The NLP Pattern of the Month:

Some Beginning Modeling Drills and Exercises

The purpose of the following exercises is to provide some experience with the basic processes and procedures of modeling. They primarily focus on the information gathering phase of the modeling process, and cover a range of modeling skills, including "implicit" and "explicit" modeling formats, and the use of multiple perceptual positions to gather different types and levels of information about a particular performance.

Mirroring Exercise

Mirroring is a method of building a strong "second position" with someone else. It is a fundamental skill for modeling another person and for developing intuitions about the person's internal experience. To get a sense of the influence and effects of mirroring, try out the following exercise.

  1. Choose a partner, or person to converse with. Do not tell the person initially that you will be mirroring him or her during the conversation.
  2. Enter into a conversation with the person, asking for his or her opinions about various subjects.
  3. As you are conversing, begin to subtly mirror the other person's physiology (including voice tone and tempo). [Hint: This can be most easily done in the context of 'active listening'; that is, reflecting back statements the person has made, by commenting, "So what you are saying is....", and then stating your understanding of the person's opinion.]
  4. When you are fully mirroring, you will be sitting in the same posture, using the same types of gestures, speaking at a similar speed and volume, and in a similar voice tone range, as the other person. If you are completely mirroring the other person, you will even be breathing at the same rate and in the same part of the chest cavity as the other. Notice what it feels like when you have reached this level of rapport.
  5. One way to test your degree of rapport is by "second guessing" the other person's opinion on a couple of subjects that you have not yet discussed. Often mirroring will give you access to information that is being unconsciously communicated and received, and you will "pick up" information about the other person without being consciously aware of how you got it. This is why mirroring is such a powerful tool for modeling.
  6. To get another sense of the influence of mirroring on your interaction, you can try out what it is like to abruptly mismatch the other person in posture, gestures, voice tone and breathing. Both you and your partner should experience quite a jolt if you do this, and feel as if your quality of rapport has changed dramatically.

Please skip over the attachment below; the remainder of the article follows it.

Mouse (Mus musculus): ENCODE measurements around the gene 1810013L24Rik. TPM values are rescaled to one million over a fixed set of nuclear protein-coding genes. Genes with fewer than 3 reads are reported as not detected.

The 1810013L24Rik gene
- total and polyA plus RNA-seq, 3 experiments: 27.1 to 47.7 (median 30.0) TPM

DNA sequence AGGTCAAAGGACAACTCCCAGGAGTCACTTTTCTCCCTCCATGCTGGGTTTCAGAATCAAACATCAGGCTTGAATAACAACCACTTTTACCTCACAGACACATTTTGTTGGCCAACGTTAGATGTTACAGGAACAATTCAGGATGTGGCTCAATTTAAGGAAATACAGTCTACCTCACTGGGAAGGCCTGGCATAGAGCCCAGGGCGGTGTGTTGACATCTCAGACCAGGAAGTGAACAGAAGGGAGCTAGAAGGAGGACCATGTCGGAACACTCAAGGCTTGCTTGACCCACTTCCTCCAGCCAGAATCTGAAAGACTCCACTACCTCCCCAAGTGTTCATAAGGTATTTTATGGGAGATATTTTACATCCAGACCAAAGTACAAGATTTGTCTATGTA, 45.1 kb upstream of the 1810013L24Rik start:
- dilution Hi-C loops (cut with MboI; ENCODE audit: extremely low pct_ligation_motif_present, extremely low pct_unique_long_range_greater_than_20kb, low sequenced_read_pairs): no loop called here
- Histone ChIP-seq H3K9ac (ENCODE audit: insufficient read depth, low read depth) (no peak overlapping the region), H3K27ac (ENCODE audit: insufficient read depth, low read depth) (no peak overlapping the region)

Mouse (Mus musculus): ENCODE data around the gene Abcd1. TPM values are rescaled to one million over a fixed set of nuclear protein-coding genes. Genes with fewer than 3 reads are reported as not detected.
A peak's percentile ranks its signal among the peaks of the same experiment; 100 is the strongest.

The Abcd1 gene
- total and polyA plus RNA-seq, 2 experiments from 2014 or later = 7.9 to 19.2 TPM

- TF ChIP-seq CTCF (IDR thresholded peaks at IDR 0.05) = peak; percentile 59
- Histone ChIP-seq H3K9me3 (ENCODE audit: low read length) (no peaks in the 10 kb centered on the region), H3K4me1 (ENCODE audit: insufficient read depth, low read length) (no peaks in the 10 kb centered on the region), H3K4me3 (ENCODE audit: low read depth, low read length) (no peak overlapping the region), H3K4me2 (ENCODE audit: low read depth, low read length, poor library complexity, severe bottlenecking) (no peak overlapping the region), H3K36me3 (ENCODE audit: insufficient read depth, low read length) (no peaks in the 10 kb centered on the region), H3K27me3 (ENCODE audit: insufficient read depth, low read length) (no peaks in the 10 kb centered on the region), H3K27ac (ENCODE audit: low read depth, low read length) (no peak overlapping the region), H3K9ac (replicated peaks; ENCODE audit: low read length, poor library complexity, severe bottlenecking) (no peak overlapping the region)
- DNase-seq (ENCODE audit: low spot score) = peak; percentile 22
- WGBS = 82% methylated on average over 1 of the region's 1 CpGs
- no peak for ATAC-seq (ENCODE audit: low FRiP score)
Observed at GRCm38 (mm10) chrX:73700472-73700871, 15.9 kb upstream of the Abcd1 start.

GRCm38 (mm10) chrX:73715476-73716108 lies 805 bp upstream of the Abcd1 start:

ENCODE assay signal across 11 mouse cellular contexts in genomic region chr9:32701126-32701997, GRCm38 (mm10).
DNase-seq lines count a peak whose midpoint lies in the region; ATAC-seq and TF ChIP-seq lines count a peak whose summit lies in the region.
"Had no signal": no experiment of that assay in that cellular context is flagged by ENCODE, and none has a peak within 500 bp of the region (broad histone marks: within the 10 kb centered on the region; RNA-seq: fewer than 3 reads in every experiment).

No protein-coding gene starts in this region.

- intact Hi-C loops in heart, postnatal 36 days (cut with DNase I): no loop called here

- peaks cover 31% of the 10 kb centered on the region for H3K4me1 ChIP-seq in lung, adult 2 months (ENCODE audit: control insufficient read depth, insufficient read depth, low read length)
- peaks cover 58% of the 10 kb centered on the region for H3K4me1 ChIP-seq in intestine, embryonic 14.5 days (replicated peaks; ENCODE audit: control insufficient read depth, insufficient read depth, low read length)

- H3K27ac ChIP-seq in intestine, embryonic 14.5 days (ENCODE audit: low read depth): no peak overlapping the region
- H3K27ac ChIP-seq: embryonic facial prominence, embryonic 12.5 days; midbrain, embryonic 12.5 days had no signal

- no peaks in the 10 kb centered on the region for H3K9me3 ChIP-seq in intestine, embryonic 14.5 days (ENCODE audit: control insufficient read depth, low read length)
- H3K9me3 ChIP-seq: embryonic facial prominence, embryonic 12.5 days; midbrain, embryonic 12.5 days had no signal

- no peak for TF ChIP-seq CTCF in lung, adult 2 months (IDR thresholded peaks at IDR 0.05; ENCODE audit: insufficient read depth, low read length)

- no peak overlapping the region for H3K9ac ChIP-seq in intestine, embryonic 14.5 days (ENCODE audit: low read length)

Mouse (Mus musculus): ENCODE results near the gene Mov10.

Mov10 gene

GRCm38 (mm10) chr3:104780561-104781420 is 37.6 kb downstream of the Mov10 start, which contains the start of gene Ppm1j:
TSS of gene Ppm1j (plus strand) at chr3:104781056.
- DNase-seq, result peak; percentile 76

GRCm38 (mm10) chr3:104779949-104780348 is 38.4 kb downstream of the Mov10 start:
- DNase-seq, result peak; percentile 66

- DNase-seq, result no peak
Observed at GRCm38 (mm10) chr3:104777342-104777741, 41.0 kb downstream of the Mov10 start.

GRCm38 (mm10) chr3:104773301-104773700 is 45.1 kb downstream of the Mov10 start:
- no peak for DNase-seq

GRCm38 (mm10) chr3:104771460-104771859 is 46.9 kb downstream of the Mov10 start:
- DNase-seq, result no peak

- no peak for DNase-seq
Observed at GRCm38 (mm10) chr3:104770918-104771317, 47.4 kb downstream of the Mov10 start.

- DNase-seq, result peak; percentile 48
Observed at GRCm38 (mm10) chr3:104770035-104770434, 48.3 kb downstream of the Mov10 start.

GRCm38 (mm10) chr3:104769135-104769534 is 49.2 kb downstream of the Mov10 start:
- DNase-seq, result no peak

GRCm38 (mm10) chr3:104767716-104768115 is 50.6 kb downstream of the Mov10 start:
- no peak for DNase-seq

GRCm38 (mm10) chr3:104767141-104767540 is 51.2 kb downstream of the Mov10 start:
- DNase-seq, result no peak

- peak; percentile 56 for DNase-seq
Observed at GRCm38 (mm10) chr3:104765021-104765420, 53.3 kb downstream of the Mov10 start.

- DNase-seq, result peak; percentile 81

7. Before concluding your conversation and letting your partner in on what you were doing, make sure you have reestablished rapport by once again physically mirroring your partner.

Mirroring Involves Matching the Physical Patterns of Another Person

"Implicit" Modeling from Second Position

This exercise is to be done with four persons: (1) the Person to be modeled, (2) a Subject to interact with the individual being modeled, (3) a Modeler, and (4) an Observer

  1. The Subject and the Person to be modeled engage in a conversation (for approximately 5 minutes) about a topic, chosen by the Person being modeled. The Modeler "implicitly" models the Person by going to 'second position' with the person, and focusing the on the micro muscle movements of the individual.
  2. The Modeler then 'stands in' for Person he or she has been modeling i.e., the Modeler continues the conversation with the Subject "as if" he or she were that Person.
  3. The Modeler is to receive explicit feedback and coaching by the Person being modeled and the Observer about how accurately he or she is acting like the Person being modeled. (If the Modeler expereinces difficulty, you can repeat steps 1 & 2 another time.)
  4. The Modeler is then sent out of the room, and the Subject and the Person being modeled converse about a different topic (5 min.), chosen by the Subject this time.
  5. When the Modeler returns, he or she is to once again "stand in" for the Person being modeled, and converse with the Subject about the new topic "as if" he or she were that Person. (The Subject should try to replicate the order of the questions and interaction of the conversation as much as possible.)
  6. After about 5 minutes, the Subject, Observer and the Person who has been modeled are to give the Modeler feedback as to how accurately his or her performance matched that of the Person being modeled.

Building Double and Triple Descriptions Through 'Co-Modeling'